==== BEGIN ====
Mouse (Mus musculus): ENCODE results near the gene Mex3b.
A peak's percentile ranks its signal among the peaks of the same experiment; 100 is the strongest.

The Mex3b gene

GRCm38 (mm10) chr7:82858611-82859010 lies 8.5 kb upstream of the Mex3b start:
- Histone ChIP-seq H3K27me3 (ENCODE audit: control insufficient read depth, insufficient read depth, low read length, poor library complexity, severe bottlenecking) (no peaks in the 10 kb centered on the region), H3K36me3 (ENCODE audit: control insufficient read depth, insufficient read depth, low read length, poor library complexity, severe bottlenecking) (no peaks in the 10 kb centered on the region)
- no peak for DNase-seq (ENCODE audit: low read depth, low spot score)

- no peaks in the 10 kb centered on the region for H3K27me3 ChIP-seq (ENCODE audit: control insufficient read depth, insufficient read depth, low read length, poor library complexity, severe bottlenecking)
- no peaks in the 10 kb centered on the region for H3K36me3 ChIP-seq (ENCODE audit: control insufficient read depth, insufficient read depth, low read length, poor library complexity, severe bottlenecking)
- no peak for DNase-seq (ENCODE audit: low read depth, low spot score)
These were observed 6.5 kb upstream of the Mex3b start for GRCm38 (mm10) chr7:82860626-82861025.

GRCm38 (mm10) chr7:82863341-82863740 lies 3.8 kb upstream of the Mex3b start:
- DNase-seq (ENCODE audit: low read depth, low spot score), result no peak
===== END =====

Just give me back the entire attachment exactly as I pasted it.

Mouse (Mus musculus): ENCODE results near the gene Mex3b.
A peak's percentile ranks its signal among the peaks of the same experiment; 100 is the strongest.

The Mex3b gene

GRCm38 (mm10) chr7:82858611-82859010 lies 8.5 kb upstream of the Mex3b start:
- Histone ChIP-seq H3K27me3 (ENCODE audit: control insufficient read depth, insufficient read depth, low read length, poor library complexity, severe bottlenecking) (no peaks in the 10 kb centered on the region), H3K36me3 (ENCODE audit: control insufficient read depth, insufficient read depth, low read length, poor library complexity, severe bottlenecking) (no peaks in the 10 kb centered on the region)
- no peak for DNase-seq (ENCODE audit: low read depth, low spot score)

- no peaks in the 10 kb centered on the region for H3K27me3 ChIP-seq (ENCODE audit: control insufficient read depth, insufficient read depth, low read length, poor library complexity, severe bottlenecking)
- no peaks in the 10 kb centered on the region for H3K36me3 ChIP-seq (ENCODE audit: control insufficient read depth, insufficient read depth, low read length, poor library complexity, severe bottlenecking)
- no peak for DNase-seq (ENCODE audit: low read depth, low spot score)
These were observed 6.5 kb upstream of the Mex3b start for GRCm38 (mm10) chr7:82860626-82861025.

GRCm38 (mm10) chr7:82863341-82863740 lies 3.8 kb upstream of the Mex3b start:
- DNase-seq (ENCODE audit: low read depth, low spot score), result no peak